Mayfield sophomore Jordan Buanno drove by the Municipal Complex many times in anticipation of seeing her artwork displayed on the side of the building as part of the latest addition to the Fulton-Montgomery Quilt Barn Tour.
“I kept checking to see if it was up yet,” Buanno said of the mural for which she and her Arts in Business classmates painted pieces last school year.
She was pleased to see the completed mural this fall on the fire department building at 28 North School Street. “This is an opportunity for the community to see what students are doing,” Buanno said.
The mural is made up 56 2-by-2-foot squares, with 38 of them being the work of Mayfield students who created them in 2019 and 2020. Their pieces were joined with squares made by the Cub Scouts and the Mayfield Fire District. “We wanted it to be a community mural,” Fulton Montgomery Quilt Barn Tour founder Liz Argotsinger said.
When Argotsinger spoke to the school district two years ago about involving students in a community service project, art teacher Jeremy Lebediker jumped at the chance to involve his students. Studio Art students completed the first set of squares, while the Arts in Business students completed the second.
“I wanted to teach the students that it’s important to be a part of the community, and this was a good opportunity,” he said, adding that talked to students about the importance of beautifying their community, as well as the business aspect of the project.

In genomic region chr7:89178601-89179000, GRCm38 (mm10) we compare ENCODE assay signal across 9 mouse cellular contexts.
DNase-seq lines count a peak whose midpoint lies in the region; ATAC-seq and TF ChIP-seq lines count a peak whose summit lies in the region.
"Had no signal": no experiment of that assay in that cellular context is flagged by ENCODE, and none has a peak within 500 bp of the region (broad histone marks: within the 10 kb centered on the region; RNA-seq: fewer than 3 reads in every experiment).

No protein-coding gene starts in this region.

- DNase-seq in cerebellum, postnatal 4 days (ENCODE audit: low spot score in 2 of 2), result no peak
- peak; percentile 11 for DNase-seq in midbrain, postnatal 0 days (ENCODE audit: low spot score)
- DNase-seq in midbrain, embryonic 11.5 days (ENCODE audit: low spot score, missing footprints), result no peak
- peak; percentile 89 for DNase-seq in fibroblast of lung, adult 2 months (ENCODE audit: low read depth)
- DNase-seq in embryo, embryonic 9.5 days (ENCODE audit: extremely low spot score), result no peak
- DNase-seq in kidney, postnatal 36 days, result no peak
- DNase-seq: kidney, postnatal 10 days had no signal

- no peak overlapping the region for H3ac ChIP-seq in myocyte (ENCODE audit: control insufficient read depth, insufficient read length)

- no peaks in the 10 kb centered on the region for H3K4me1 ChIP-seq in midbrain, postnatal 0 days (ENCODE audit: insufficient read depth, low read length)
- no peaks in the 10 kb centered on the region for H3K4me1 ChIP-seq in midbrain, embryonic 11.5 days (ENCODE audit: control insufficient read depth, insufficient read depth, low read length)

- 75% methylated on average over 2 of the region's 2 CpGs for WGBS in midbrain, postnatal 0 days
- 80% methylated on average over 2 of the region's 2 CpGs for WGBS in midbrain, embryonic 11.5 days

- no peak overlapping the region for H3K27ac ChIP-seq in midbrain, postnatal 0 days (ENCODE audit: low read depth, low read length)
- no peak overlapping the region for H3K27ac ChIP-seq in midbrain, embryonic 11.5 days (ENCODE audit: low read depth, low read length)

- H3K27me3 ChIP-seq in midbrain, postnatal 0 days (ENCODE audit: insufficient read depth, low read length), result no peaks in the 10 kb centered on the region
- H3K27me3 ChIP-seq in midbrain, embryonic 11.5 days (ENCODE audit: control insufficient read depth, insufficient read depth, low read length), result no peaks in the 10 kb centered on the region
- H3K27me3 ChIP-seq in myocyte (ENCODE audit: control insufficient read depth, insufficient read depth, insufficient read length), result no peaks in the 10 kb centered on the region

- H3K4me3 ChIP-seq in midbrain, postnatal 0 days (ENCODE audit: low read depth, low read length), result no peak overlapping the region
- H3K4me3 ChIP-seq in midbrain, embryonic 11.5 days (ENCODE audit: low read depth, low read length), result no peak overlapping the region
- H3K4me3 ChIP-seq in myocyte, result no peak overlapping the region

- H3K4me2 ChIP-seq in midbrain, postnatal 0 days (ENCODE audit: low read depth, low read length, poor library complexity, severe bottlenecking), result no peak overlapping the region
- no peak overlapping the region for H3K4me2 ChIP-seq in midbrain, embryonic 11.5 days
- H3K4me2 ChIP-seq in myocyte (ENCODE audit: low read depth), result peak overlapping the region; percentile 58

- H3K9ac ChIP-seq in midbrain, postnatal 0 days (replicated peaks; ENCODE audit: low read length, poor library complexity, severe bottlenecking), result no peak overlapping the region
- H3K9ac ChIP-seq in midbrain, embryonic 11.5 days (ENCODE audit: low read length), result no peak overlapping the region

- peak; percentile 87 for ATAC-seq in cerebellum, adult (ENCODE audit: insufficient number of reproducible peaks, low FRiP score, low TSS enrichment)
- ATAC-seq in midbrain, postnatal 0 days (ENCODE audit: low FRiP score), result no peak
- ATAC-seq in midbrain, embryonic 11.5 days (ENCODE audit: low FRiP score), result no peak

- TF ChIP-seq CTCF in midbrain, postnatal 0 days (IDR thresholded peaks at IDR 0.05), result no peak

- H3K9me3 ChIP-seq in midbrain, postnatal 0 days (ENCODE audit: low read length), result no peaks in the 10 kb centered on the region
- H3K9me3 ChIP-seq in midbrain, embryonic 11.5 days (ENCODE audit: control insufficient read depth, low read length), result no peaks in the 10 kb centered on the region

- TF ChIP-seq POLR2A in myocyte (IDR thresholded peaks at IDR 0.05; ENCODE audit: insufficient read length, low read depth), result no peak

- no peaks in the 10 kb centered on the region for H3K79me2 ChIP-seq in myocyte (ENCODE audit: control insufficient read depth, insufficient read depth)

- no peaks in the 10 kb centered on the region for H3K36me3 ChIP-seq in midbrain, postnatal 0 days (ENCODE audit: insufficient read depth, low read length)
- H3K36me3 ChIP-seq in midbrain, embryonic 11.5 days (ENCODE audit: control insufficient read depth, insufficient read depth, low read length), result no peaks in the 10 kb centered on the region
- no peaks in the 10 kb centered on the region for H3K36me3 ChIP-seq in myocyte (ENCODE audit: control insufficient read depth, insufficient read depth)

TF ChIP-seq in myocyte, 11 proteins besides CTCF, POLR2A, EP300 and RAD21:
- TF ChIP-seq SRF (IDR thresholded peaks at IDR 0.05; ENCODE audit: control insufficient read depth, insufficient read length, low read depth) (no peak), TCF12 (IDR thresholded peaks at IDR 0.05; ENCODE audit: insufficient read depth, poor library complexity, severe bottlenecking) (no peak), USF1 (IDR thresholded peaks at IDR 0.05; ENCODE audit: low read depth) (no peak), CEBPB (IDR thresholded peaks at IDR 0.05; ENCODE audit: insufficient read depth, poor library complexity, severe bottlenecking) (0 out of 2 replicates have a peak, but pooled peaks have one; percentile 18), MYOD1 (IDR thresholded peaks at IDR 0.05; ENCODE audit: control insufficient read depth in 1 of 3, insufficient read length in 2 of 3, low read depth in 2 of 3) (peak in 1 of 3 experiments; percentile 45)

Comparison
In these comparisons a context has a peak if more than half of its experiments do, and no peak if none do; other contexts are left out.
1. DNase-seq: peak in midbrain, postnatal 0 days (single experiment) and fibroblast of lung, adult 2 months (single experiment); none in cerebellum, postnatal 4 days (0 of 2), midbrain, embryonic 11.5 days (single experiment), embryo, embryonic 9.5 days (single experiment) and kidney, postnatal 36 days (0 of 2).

“I wanted them to know that art isn’t just something you do in your room; it can have an impact on other people,” he said. “And bringing people to your community can drive the economy.”
Argotsinger explained to students that the barn quilt tour seeks to promote tourism in Fulton County. “When people come to see this mural, they may stop and patronize the businesses here in Mayfield,” she told them.
In addition to the business lesson, the project also involved a lot of math, particularly geometry.
Argotsinger and her two experienced volunteers came to the school to guide students through the measuring, the number crunching and every other step in the process over about a month’s time for each group of students. “She has it down to a science,” Lebediker said.
Argotsinger provided students with an array of designs from which to choose, and they could pick whatever colors they wanted. “They could come up with their own spin on the designs, so there was a lot of creativity involved,” Lebediker said, adding that a couple students produced originals.
“Some students really got into it. They really took pride in the piece that they were doing,” Argotsinger said.
Along with her expertise, Argotsinger brought all the supplies, including the art boards and paint, funded through the Fulton Montgomery Quilt Barn Tour. “I wanted the kids to really have fun and enjoy it. It will be something they can show their families years from now,” she said.
Junior-Senior High School Principal Christopher Wojeski also pointed to the long-term benefits of the project. “The barn quilt squares display the amazing creativity that our students possess and will be something that our community can view and appreciate for years to come,” he said. “Our students and Mr. Lebediker truly enjoyed working with Mrs. Argotsinger. The collaboration between the school and community was impressive and something we look to build upon in the future.”
For Buanno, the experience broadened her horizons as an artist. “This was a whole new style of art for me to do. I’d like to make art into my career, and I think doing this project was helpful toward that.”
The display in Mayfield is now officially part of the Fulton-Montgomery Quilt Barn Tour, which has 158 registered quilt barn squares. Brochures with a map of all the locations can be found at the Mayfield Municipal Complex and the Visitors Center located at the traffic circle at routes 29 and 30.